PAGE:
Jοhn Ν. Karmiris|
Professor in the University of Athens
The Schism of the Roman Church
Translated by Z. Xintaras
Theologia review, Athens 1950, 400-587 pp
We have examined briefly and along general lines the separation of the Roman Church from the first Mother of all Christian Churches, the Orthodox Catholic Church of the East. We have tried to show that the Papacy was chiefly responsible
for the outbreak of the schism as it is also responsible for its perpetuation by means of the Crusades and its increasing expansion up to this day at the expense of local Orthodox Churches. Besides the purely human claims of the bishop of Rome, stated earlier, concerning primacy and ecclesiastico-political world rule, the objective and unprejudiced examination and criticism of the events of the schism forces us to recognize that this schism was generally due to many and various other causes, but pre-eminently to the racial, political and economic differences, to the pursuits of individuals and peoples on both sides, to individual differences and the variety of intellectual and psychological inclinations and tendencies, to a different understanding of the Christian faith and life, as well as to the imperfections and deficiencies of human nature, to the lack of Christian love, and to human sin under its various forms and expressions, especially to the arrogance, desire for power and the pursuit for primacy, pre-eminence and precedence etc.
Undoubtedly, that first and great ecclesiastical schism was the most grievous and tragic event of the history of the ancient Church. By this schism the ancient, united and undivided Catholic Church was separated into two Catholic Churches: the Orthodox and the Roman, being, separated by those differences mentioned earlier and certain others of a dogmatic, administrative, and liturgical nature, which were sometimes exaggerated out of misconstruction or lack of good
Will and understanding. However; the common ecclesiastical tradition of eight whole centuries unites them. Both try to maintain and continue this tradition, the Orthodox Church on the one hand without innovating and the Roman Church on the other by making a sufficient number of innovations.
In spite, however, of the historical events of the past, which are stated above, we believe that the understanding and peaceful arrangement by «œconomia» of the differences which separate them is not completely impossible, provided that this is made under the light of the Holy Bible, the ancient and genuine Holy Tradition, and after the long and serious preparation of the minds and hearts of the Clergy and laity of both Churches. We believe that the breach separating the two sister Churches is not completely unbridgeable, but on the contrary, can and must be bridged. Whatever the lack of Christian love and human sin has separated, particularly the desire for power and the different personal, ecclesiastical, political, racial and economic pursuits, Christian love and
brotherhood must reunite.
Fortunately, it seems that on the part of both Churches consciousness of unity between them has not been wanting, just as consciousness of responsibility was not lacking for the division and dissension which each bears in a different
degree and, as a result, the responsibility for the violation of their divine Founder's last commandment about the unity and love between them, which was that «all may be one»(1). Because, they who have sinned, by breaking the bonds of Christian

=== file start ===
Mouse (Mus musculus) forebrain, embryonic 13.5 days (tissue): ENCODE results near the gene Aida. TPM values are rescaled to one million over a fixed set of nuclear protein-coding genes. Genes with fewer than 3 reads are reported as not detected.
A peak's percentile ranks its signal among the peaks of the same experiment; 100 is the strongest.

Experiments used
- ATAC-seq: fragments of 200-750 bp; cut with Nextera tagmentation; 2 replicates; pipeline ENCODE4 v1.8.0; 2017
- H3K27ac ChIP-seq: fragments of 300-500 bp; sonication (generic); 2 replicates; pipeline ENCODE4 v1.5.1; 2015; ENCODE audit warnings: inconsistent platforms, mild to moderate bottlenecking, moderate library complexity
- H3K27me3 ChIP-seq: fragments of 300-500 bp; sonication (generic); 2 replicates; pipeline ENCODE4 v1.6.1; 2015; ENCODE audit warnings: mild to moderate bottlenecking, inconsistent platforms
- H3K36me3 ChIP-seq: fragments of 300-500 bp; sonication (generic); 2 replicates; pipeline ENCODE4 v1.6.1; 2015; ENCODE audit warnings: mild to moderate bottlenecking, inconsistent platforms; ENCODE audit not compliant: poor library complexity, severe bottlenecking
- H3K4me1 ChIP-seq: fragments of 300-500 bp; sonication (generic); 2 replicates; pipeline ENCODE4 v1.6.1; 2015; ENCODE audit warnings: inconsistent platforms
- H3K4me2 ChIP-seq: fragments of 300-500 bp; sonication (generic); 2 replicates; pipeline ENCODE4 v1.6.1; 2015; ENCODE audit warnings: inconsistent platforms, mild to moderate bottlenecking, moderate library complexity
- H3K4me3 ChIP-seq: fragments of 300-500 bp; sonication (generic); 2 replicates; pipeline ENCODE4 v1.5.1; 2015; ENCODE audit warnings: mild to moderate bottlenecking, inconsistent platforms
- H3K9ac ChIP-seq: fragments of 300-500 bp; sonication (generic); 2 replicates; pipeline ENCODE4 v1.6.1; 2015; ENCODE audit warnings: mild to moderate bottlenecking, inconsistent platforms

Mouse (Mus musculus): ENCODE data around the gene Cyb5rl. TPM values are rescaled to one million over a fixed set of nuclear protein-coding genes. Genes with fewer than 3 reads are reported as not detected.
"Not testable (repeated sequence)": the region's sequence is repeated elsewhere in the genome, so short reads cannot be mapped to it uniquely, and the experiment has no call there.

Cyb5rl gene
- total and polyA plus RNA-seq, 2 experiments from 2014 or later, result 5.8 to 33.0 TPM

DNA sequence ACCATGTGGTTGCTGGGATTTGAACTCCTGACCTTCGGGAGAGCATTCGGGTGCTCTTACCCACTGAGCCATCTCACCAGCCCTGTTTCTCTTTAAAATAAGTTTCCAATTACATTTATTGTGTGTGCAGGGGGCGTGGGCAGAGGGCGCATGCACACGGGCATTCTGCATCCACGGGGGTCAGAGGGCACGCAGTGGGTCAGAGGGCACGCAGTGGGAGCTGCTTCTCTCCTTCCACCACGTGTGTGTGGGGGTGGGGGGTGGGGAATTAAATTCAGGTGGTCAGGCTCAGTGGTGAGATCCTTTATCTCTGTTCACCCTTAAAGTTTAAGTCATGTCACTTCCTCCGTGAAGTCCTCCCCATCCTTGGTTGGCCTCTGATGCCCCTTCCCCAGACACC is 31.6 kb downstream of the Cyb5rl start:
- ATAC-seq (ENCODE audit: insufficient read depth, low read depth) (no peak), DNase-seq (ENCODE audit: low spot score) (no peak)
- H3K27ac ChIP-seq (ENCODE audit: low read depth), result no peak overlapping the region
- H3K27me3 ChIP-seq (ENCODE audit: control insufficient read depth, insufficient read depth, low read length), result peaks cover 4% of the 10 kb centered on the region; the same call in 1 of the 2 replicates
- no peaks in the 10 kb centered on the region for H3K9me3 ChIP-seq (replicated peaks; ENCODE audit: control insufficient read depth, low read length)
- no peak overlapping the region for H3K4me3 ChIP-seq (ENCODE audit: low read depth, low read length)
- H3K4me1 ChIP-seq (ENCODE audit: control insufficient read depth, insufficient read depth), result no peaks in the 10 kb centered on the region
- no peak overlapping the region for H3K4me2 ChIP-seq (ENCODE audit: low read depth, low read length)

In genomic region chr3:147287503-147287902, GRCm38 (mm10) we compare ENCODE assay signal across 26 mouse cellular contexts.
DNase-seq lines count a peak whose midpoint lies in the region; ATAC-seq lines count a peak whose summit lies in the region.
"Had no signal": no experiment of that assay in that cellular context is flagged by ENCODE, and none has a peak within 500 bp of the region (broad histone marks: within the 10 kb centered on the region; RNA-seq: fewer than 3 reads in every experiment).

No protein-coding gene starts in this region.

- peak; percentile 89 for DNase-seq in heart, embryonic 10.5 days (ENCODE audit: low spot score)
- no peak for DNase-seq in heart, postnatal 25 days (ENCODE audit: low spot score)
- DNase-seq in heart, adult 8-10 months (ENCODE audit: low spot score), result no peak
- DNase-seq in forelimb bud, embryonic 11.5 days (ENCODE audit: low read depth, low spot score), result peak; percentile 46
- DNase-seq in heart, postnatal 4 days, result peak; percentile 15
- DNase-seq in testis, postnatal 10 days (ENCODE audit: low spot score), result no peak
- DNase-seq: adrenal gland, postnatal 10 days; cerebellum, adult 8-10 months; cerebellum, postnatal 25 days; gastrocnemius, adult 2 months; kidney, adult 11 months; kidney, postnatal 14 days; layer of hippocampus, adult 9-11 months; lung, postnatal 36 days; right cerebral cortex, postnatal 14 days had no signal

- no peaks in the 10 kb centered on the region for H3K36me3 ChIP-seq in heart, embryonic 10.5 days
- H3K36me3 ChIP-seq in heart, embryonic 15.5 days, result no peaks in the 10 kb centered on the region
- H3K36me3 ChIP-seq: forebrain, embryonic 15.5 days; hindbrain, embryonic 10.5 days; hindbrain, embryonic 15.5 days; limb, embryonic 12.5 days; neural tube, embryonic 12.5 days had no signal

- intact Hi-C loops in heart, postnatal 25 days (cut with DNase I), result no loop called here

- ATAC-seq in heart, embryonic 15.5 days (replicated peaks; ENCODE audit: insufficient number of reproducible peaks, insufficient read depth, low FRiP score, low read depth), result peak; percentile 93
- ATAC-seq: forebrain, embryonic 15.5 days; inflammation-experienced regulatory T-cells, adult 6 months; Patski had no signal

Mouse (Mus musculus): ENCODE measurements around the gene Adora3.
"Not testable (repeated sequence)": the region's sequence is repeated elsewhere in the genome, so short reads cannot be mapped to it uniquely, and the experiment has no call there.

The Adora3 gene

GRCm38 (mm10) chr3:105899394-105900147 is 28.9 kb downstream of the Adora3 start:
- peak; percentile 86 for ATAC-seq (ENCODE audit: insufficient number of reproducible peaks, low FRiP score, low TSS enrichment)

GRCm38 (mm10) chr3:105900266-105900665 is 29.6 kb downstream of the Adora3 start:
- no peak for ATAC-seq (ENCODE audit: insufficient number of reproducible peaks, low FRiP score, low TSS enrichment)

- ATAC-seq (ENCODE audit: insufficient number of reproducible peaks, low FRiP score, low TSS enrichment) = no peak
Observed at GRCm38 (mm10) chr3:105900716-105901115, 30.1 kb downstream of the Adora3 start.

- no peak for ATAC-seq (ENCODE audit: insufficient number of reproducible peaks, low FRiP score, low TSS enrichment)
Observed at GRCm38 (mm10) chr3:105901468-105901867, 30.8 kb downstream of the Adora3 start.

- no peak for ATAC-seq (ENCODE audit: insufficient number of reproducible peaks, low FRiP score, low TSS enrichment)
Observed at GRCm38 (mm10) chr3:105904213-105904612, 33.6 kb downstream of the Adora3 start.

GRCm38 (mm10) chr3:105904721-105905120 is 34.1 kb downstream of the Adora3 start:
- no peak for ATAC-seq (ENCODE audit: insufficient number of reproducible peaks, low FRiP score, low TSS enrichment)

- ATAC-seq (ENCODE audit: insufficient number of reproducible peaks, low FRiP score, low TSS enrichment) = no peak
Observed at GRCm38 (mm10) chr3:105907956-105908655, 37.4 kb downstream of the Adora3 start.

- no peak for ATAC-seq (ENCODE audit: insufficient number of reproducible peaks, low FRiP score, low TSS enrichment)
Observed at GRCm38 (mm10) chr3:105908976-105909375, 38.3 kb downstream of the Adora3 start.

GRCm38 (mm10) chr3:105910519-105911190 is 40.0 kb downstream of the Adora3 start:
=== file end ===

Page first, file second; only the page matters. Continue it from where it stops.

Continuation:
unity and love, have the sacred obligation, knowing the truth which liberates and being conscious of their great sin toward the unity of the Church, to work together sincerely and humbly for the re-establishment and reunion of the divided Church.
On the other hand, it was not possible: for the two sister Churches to lose the comforting hope of the possibility for their reunion. For this reason almost immediately after the schism of the eleventh century they began making somewhat significant and friendly efforts at reunion(2), which, however, were fruitless. Because, union of the two Churches was not pursued sincerely, and on equal terms and on the basis of the teaching of the Holy Bible and the ancient Church, but Rome sought chiefly by various means to extort the unconditional subjugation and enslavement of the Orthodox Churches to the Papacy by imposing the sovereign papal primacy over them(3). So that, that which became the cause of the outbreak of the schism is censured also as the chief cause for its perpetuation and for the failure of all friendly unionist attempts. Consequently, removal from the centre of this great and important obstacle of unity, i. e. the tyrannical papal supremacy, this stone of scandal for divided Christianity, is able to lead to the reunion of the divided Churches. We believe that if the Popes of Rome wanted to return to the existing «pentarchy» of the Patriarchs(4) of the
ancient Church and to recognise «the five. peaked power of the Church» which the venerable Church Tradition, including the general Synods in Constantinople of 869/70 and 879/80 -when the papal legates also agreed- has handed down(5), the Orthodox Catholic Church will continue firmly on the one hand to recognize the old primates honoris or ordinis .of the bishop of Rome as really primus inter pares(6), on the other hand to reject as she always did in the past the primatus potestatis or jurisdictionis, which was unknown in ecclesiastical antiquity and was contrived in the West after the seven Oecumenical Synods. Thus, would the necessary and favourable presupposition and the good interecclesiastical climate be created for the beginning of unionist conversations(7). «The just cutting off of the Pope of Rome from the Church did not destroy the canonical and good order», according to the correct teaching of Theodore Balsamon(8).